The Museum of Cycladic Art is dedicated to the study and promotion of ancient cultures of the Aegean and Cyprus, with special emphasis on Cycladic Art of the 3rd millennium BC.
It was founded in 1986, to house the collection of Nicholas and Dolly Goulandris. Since then it has grown in size to accommodate new acquisitions, obtained either through direct purchases or through donations by important collectors and institutions.
Today, in the galleries of the MCA the visitor can approach three major subjects:
- the Cycladic Culture of the Early Bronze Age ( 3200 – 2000 BC)
- the Ancient Greek Art, from the Bronze Age to Late Roman times (2nd millenium BC – 4th century AD)
- the Cypriot Culture from the Chalcolithic Age to the Early Christian period (4th millenium BC – 6th century AD)
The MCA is housed in two separate buildings, which are connected by a glass-roofed corridor: the Main Building, housing the permanent collections and the New Wing, and the Stathatos Mansion, housing the temporary exhibitions.
at 4 Neophytou Douka str., was built in 1985 by the architect Ioannis Vikelas to house the permanent collections of the MCA.
Ιts façade combines marble and glass, conveying the sense of austerity and the diffusion of refracted light that predominate in the Cycladic landscape. The interior is distinguished by simple lines and a modern aesthetic, as well as the use of materials encountered in the Cyclades, such as marble and granite. The builidng has 4 floors with galleries, occupying in total approximately 2,300 sq. m., storerooms, workshops, and offices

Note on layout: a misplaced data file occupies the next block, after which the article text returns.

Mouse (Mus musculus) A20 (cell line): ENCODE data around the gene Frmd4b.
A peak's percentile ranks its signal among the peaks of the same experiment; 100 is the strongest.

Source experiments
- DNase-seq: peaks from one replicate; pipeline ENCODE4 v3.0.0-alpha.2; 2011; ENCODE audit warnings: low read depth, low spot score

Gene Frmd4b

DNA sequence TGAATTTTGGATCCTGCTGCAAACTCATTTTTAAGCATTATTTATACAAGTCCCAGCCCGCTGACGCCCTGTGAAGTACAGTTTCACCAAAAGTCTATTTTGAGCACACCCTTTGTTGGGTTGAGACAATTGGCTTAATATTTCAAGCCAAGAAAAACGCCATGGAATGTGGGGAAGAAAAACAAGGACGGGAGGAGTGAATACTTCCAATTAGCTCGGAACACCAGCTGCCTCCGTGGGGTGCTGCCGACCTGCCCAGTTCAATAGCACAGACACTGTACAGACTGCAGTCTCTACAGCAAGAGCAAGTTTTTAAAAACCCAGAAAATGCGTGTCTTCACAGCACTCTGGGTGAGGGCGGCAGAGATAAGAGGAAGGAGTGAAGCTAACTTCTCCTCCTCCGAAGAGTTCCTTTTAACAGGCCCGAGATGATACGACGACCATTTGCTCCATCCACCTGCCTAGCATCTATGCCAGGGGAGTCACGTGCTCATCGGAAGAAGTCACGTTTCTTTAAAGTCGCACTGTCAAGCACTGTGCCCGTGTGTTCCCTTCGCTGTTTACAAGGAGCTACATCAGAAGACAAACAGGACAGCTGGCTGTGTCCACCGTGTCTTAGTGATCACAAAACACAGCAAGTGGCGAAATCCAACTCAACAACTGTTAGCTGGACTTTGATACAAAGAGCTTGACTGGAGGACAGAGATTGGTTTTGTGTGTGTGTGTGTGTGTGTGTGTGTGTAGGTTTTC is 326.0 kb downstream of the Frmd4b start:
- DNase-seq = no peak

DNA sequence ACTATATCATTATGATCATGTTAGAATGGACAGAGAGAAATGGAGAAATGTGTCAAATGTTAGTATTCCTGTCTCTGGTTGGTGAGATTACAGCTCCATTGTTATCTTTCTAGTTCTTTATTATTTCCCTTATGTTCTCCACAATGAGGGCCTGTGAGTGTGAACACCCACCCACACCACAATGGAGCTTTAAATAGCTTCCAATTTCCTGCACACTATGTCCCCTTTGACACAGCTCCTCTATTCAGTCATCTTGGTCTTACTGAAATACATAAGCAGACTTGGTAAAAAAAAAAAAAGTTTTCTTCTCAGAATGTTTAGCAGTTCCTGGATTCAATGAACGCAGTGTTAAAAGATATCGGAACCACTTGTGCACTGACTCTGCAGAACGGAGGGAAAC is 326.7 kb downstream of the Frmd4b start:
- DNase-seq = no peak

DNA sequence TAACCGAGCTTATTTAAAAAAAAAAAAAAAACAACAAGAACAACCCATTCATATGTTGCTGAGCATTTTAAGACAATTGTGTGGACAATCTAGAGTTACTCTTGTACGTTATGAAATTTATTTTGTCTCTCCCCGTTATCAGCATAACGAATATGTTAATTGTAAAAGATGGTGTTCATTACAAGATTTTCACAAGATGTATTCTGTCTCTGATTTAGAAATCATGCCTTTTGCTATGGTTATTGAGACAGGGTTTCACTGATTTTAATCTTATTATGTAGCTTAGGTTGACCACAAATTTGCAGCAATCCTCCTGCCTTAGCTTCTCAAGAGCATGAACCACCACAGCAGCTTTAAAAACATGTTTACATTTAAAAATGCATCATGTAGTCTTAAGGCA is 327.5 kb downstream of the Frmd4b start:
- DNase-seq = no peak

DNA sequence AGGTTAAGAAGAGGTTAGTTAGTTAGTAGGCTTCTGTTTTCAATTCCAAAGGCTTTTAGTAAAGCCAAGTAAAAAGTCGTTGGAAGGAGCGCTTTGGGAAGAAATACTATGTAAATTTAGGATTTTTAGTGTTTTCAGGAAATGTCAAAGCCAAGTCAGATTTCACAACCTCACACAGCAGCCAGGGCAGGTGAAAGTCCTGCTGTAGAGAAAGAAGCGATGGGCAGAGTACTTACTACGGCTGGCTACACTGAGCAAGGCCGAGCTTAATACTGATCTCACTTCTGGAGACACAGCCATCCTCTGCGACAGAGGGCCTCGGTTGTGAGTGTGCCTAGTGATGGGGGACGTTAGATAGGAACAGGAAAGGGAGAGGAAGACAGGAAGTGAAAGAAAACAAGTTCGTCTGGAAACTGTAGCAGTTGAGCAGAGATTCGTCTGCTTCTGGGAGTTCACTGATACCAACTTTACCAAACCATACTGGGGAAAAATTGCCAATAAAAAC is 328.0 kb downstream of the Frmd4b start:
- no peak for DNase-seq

From the entrance, the visitor can approach the museum shop (extending into the basement) and the atrium, where the museum cafe is situated.
From the atrium, a corridor leads to the Stathatos Mansion. On the ground floor, the visitor comes across introductory wall texts with useful information about Cycladic art.
Next to the main entrance, the visitor can approach the New Wing of the MCA. The New Wing, which opened to the public in late 2005 and added another 500 sq. m. to the museum, has multiple functions: it houses the Department of Educational Programmes and several educational activities; it provides a space for lectures and seminars; it houses temporary exhibitions.
The New Wing has been organized efficiently into separate rooms, all equipped with modern technological devices which can be used for different purposes, according to the needs and the schedule of events.
The Stathatos Mansion houses temporary exhibitions and the offices of the museum. The building is accessible both from the corner of Vasilissis Sophias Avenue and Irodotou Street, and from the Main Building, via a closed passageway leading from the atrium.
The Stathatos Mansion, work of the Bavarian architect Ernst Ziller, is one of the most important extant examples of Neoclassical architecture in nineteenth-century Athens. It was built in 1895 as the residence of the family of Othon and Athina Stathatos, to whom it belonged until 1938. It subsequently housed diplomatic representations of various states. In 1982 it was purchased by the Greek State and was restored and refurbished by the architect P. Kalligas, with a view to its use as accommodation for VIP guests of the State. For various reasons this plan was abandoned and in 1991 the building was leased to the MCA, in order to cover its increased needs for exhibition space. In 2001 the Greek State decided to concede its use for another 50 years to the N.P. Goulandris Foundation, to facilitate the operation of the museum.